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Thursday, October 29, 2015

How to Develop Courage and then Wield it to be Great


The definition of courage has evolved over the last thousand years.

Courage, as defined by Frank Baum’s Cowardly Lion, is in part, “what makes the muskrat guard his musk.” Okay so I was reaching pretty hard for that one. 

The original definition of courage originated in Old French and means to speak your innermost feelings with all of your heart.

Speak up and speak often with courage, telling your story with all of your heart for the benefit of others. You have much to teach us and we have much to learn. True greatness cannot be achieved without a leap of faith and your own brand of courage. 
——
The i’Mpossible Project: Reengaging With Life, Creating a New You is now available for pre-order. 50 authors. 50 inspirational stories of overcoming tremendous obstacles. 
Read a few sample chapters HERE.
The first 200 people to pre-order will get a “thank you” in the front of the book, and a free copy of the book The Gospel According to Josh: A 28-Year Gentile Bar Mitzvah.



Thursday, October 15, 2015

Great Expectations: Hard to Live up to and a Recipe for Paralysis

"I have no responsibility to live up to what others expect of me. That’s their mistake, not my failing." - Richard Feynman
I spoke at a suicide prevention/postvention conference this week and met a talented young woman with a great deal of potential. We got to speak over lunch and she revealed that despite the great work she was doing as a counselor, there were parts of her life and career that she couldn’t crack because her parents didn't approve. 

She wanted to move forward with some pretty incredible ideas but the threat of her parents' disapproval was causing (metaphorical) paralysis and misery. 

This idea that we have to do what is expected rather than what we believe to be right is a recipe for disaster. We stay in relationships for far too long, veer down a career path we should never have been on, and give people power to lord over us.  

Do it for you, even when it’s scary, even when the safety net of other people's approval vanishes. 

Life is too damn short to make yourself so busy conforming to standards and pleasing other people, that you forget to pay attention to your own needs. 
——
The i’Mpossible Project: Reengaging With Life, Creating a New You is now available for pre-order. 50 authors. 50 inspirational stories of overcoming tremendous obstacles. 
Read a few sample chapters HERE.
The first 200 people to pre-order will get a “thank you” in the front of the book, and a free copy of the book The Gospel According to Josh: A 28-Year Gentile Bar Mitzvah.


Tuesday, October 13, 2015

Ten Years After Diagnosis—Guest Post, Cynthia Forget, an i'Mpossible Story



This is the forty-seventh edition of The i’Mpossible Project: A series where anyone can share a personal story of inspiration or an event in life where they overcame tremendous odds. Everyone has a powerful story to tell and something to teach the world. (See HERE for guidelines on how you can write for The i’Mpossible Project.) Here we have Cynthia Forget with Ten Years After Diagnosis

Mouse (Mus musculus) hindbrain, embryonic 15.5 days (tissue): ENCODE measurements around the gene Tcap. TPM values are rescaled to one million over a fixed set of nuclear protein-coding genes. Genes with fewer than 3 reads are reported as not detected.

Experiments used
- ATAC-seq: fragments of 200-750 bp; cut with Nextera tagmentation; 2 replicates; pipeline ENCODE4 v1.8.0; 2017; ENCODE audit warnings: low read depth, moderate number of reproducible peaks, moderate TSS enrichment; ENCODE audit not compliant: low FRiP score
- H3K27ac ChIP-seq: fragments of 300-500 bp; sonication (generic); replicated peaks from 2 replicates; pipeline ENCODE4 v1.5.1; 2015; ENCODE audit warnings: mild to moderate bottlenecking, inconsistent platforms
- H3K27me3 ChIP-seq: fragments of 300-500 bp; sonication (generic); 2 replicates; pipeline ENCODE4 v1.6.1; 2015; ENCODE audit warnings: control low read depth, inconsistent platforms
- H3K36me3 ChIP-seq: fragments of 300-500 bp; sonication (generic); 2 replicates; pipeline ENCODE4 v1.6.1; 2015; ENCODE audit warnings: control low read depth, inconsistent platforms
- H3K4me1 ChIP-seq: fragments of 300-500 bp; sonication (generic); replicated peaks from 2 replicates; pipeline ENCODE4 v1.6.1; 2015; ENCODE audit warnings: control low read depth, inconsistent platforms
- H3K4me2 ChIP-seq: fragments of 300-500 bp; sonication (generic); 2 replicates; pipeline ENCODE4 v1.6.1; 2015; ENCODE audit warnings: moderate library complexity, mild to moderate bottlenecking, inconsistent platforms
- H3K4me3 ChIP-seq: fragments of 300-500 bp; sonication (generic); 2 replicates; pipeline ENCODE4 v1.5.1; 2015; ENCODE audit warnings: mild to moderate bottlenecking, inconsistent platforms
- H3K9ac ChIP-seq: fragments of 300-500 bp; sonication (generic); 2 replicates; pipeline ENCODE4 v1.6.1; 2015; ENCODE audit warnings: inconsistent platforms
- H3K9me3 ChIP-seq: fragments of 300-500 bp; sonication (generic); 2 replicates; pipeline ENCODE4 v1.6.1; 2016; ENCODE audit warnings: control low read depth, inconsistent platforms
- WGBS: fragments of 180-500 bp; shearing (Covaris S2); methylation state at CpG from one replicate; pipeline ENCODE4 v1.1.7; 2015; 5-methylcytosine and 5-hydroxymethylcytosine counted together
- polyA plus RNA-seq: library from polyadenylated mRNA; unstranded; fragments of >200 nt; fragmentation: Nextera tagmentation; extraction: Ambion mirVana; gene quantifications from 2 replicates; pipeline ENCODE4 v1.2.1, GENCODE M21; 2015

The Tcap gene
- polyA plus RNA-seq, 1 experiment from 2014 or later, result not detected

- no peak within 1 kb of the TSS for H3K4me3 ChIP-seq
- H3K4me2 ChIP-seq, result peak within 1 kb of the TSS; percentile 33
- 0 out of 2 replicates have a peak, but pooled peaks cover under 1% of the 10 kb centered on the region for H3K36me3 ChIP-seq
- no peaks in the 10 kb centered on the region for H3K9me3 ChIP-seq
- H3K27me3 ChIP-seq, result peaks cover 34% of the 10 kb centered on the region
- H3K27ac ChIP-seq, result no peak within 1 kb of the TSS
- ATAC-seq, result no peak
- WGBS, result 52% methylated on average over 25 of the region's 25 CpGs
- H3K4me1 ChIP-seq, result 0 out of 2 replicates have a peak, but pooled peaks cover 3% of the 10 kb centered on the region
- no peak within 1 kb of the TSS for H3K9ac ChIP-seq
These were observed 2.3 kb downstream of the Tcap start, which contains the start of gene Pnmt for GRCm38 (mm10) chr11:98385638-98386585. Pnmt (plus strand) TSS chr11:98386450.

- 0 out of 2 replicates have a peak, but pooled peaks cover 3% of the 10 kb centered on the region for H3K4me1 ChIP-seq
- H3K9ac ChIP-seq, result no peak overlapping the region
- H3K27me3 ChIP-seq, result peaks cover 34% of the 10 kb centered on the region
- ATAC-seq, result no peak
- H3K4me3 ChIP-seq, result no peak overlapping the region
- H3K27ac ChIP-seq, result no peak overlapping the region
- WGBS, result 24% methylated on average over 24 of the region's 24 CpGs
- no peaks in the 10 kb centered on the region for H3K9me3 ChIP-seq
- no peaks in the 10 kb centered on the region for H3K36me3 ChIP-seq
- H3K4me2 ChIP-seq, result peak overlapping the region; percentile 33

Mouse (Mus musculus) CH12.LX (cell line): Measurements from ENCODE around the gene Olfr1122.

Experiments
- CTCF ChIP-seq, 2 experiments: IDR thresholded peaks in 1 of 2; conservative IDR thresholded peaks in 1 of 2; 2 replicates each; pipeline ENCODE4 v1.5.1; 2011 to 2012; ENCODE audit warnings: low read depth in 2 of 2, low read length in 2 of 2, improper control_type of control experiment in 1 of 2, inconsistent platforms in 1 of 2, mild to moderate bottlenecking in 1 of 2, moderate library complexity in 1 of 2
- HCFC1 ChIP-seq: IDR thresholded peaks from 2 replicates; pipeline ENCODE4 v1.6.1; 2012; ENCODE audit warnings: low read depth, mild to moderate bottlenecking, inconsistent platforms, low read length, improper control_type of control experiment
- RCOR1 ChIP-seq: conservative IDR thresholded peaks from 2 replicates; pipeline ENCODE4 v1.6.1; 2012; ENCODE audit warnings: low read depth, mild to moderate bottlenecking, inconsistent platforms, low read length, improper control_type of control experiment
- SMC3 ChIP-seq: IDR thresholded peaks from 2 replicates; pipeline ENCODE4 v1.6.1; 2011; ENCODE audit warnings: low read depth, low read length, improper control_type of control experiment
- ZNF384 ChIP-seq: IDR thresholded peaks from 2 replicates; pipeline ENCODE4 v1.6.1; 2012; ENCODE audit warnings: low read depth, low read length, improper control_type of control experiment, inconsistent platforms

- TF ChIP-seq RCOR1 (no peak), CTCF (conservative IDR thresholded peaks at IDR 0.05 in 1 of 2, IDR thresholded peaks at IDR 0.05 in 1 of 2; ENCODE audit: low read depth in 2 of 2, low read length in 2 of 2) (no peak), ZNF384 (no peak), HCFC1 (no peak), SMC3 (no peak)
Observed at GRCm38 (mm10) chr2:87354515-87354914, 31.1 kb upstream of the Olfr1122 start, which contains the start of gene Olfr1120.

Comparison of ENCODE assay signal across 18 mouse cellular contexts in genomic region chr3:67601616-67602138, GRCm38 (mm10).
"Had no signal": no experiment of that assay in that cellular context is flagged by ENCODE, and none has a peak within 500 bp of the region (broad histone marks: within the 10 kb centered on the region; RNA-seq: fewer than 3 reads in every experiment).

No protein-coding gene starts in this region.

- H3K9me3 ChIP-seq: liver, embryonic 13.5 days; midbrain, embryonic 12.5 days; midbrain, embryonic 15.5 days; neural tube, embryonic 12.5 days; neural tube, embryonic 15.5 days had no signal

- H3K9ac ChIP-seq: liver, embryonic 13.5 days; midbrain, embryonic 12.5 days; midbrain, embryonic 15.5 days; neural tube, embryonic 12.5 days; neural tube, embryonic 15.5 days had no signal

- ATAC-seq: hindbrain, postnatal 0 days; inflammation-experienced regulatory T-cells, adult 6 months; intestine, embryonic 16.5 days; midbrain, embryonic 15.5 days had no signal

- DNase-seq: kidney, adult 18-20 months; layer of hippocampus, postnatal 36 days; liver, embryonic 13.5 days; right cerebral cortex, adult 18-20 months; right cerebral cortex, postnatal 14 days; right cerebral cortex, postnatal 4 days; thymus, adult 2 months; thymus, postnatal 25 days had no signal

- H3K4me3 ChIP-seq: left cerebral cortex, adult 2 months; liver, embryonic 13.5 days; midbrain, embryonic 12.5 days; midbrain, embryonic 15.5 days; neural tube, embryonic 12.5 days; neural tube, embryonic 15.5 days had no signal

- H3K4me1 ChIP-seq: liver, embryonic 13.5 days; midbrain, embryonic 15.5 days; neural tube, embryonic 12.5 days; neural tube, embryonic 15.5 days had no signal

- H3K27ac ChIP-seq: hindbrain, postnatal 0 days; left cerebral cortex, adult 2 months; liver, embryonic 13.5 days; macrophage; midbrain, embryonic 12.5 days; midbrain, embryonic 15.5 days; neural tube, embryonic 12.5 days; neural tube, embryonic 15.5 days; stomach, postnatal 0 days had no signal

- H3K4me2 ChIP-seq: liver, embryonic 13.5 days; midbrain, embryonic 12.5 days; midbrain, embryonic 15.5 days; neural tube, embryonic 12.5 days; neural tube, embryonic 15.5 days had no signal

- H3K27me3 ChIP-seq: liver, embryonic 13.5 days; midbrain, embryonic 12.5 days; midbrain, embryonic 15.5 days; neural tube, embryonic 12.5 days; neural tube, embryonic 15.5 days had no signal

***
 It’s here! September 25, 2015. That’s ten years from the day I was first diagnosed with bipolar disorder. It’s hard to believe it’s been that long, and yet in some ways it seems like a life-time ago. And it really was. It was a different life before I got sick.


Trouble is, bipolar disorder has stolen so many of my memories. It’s hard to visualize my life before my illness. It has taken over that much. I remember big picture things rather than details. For example, I know we were a happy family—my husband and two children. We did a lot of typical family stuff. We did them together. That means I actually participated in activities and outings. Once I was sick that didn’t happen often.

When I was diagnosed my children were only 11 and 6. My illness made a huge impact on my family, my marriage, my career and my life. When I was manic I wasn’t around much. I was out being busy—shopping, partying, working on projects or anything else that was an energy release. Unfortunately, little of that energy was spent at home.

When I was home, it was usually because I was depressed. And if I was depressed I was in bed. And I stayed there. Not moving for days, weeks, even months on end. My children became used to seeing me in that state. To them I was just sad. And it was sad. I missed out on so much—so did they.

But throughout it all, somehow I managed to instill in them my values and I was able to be there for them emotionally. Though I wasn’t able to do all the typical mothering type things like volunteering at school, going on field trips, driving them to friends’ houses, helping with homework, etc., etc., I did what I believe to be even more important. I nurtured them. I groomed them for life. I taught them unconditional love.

Before bipolar I actually had a life. I had friends. I had a career. I was a fun person to be around. I think I was happy. I was a companion to my husband in every way. We went out often. We talked a lot.  We laughed a lot. We were very much a couple and had an active social life. That all changed. In addition to bipolar disorder, I struggle with general anxiety and social anxiety. That keeps me away from most things and most people.

In the time that has passed I’ve learned a lot about bipolar disorder. I have researched the subject beyond what you could imagine. I have applied much of what I have learned. And as the time has passed I have discovered better ways of coping and better ways of predicting and even preventing future episodes. I’ve had to adjust my lifestyle considerably. My life is now a fragment of what it used to be. But I’m okay with that. Most days.

In the ten years that have passed I’ve tried countless medications and even more combinations and doses. I’m probably in the best place I’ve been since this all started. But this illness does not rest and it does not stay the same. It changes with brain chemistry. It changes with situations. Even though my days are mostly good right now, I remain on guard knowing that my mood can fluctuate at a moment’s notice.